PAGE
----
Are we witnessing the same pattern of denial, soon to be followed by gradual, grudging admission, when it comes to violent video games?

On the one hand, there is damning anecdotal evidence, from the Columbine killers (obsessive players of “Doom,” not to mention obsessives viewers of the über-violent “Natural Born Killers” movie), to the Newtown killer (Adam Lanza obsessively played “Call of Duty”).

On the other hand, there are academic studies like those of N. L. Carnagey and C. A. Anderson (Department of Psychology Iowa State University, Ames, IA), which examine the connection between violent media (including TV, movies, and video games) and violent behavior. They noted that, “Despite how the news media [continue] to portray the effects of media violence, the research is clear: youth who view violent television tend to become more aggressive adults.”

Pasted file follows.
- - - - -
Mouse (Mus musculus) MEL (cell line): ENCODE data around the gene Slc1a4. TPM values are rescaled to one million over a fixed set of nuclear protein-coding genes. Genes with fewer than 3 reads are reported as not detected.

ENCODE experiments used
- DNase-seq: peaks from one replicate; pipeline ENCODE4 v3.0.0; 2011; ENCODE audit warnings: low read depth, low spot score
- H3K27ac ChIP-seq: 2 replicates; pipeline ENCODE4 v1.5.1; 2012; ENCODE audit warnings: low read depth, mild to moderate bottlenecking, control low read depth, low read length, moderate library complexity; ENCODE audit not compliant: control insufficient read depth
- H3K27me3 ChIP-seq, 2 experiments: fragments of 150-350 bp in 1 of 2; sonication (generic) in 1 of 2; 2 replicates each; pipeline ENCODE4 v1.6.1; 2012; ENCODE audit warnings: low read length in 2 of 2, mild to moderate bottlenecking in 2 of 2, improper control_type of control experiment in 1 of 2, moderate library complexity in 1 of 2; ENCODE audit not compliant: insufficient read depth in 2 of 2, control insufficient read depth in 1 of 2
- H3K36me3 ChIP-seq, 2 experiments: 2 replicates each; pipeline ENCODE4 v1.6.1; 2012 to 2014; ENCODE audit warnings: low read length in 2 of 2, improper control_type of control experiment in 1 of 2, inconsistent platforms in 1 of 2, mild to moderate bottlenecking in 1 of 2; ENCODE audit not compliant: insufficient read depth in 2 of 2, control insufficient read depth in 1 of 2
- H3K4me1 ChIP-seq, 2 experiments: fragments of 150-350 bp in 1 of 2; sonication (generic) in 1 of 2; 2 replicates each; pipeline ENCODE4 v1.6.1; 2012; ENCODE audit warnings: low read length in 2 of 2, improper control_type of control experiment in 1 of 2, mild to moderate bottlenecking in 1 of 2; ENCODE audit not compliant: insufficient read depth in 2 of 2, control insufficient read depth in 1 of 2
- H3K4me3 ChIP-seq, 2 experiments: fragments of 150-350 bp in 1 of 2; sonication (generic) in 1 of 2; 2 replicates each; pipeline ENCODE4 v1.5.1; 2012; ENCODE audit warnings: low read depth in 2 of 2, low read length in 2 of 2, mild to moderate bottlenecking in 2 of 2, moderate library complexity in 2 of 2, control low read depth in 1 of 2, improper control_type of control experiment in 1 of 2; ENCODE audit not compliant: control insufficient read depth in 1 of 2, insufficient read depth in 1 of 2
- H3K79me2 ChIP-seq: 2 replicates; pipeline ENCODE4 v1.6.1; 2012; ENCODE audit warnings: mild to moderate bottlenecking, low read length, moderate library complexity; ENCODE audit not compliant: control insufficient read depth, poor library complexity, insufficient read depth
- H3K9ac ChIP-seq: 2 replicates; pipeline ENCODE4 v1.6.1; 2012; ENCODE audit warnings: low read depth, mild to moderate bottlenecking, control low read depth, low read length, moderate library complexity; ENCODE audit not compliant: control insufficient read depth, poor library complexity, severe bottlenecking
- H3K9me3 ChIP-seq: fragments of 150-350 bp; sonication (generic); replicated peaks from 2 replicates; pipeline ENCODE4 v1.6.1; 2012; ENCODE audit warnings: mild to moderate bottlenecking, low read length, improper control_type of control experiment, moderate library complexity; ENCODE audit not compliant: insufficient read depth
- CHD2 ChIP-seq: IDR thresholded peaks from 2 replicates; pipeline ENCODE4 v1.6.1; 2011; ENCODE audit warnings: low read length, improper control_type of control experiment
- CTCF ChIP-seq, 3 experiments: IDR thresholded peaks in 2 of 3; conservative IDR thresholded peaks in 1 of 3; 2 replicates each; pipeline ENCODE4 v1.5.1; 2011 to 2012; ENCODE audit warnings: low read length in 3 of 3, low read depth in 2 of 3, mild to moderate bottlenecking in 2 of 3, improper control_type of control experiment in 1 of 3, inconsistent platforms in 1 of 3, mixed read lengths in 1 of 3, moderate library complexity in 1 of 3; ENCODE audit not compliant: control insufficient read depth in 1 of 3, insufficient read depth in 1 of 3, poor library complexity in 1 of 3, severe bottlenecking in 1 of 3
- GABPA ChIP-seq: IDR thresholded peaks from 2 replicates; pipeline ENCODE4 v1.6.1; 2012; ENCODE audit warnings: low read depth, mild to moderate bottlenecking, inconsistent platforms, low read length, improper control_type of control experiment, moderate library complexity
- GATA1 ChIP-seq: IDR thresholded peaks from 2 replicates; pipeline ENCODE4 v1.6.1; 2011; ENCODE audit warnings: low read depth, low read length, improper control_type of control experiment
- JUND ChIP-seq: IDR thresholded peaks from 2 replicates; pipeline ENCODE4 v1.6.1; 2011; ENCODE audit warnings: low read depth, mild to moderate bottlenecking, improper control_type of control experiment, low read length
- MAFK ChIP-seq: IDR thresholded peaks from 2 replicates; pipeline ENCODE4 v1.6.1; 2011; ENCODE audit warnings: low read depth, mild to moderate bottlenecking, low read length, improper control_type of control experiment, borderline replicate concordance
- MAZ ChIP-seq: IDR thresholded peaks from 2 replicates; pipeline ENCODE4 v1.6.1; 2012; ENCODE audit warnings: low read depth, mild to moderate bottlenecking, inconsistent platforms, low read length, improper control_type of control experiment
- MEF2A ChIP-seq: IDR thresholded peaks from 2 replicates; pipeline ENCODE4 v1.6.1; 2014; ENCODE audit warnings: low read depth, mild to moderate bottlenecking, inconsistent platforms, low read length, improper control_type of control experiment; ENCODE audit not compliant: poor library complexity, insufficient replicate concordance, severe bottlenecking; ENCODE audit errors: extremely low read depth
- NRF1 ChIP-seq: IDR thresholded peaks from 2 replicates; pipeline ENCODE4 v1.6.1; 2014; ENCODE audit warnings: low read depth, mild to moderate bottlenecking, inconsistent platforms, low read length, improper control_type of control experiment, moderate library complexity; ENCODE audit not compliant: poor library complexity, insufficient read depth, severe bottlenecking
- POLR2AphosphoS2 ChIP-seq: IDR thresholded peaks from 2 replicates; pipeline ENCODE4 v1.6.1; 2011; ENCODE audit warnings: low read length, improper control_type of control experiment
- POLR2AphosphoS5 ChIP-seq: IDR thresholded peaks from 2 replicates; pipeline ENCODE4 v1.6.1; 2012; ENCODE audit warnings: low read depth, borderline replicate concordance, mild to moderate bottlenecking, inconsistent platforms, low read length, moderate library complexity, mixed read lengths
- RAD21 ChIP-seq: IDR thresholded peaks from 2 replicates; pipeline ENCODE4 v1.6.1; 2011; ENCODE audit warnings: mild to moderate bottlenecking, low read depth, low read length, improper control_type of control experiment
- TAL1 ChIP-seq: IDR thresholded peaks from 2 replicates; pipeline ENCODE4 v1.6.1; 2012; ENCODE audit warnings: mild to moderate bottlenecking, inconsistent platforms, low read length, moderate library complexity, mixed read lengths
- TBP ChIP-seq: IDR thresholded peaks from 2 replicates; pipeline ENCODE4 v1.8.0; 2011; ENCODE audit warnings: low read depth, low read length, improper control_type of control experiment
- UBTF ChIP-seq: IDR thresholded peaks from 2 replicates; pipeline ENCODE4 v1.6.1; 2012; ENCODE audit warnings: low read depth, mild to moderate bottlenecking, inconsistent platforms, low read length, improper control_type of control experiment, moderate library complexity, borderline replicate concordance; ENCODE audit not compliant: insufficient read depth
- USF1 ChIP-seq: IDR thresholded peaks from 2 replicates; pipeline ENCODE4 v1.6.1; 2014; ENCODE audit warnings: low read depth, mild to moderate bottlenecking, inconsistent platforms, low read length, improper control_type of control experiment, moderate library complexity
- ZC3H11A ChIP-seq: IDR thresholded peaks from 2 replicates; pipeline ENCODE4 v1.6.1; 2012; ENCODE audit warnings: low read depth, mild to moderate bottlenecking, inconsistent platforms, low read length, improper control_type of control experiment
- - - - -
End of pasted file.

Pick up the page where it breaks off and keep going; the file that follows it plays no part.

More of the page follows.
With regard to violent video games, they noted that, “Because violent video games are a rather new type of violent media, the literature examining its negative effects on players is rather small, but a rather clear consensus has already been reached. This consensus is virtually identical to the conclusions reached in the violent television literature: playing violent video games increases aggression. . . . Recent meta-analyses have demonstrated that exposure to violent video games increases aggressive behavior, cognition, affect, and physiological arousal, and decreases helping behavior.”

To be sure, there are other studies that have questioned these conclusions, claiming that the issues are far more complex.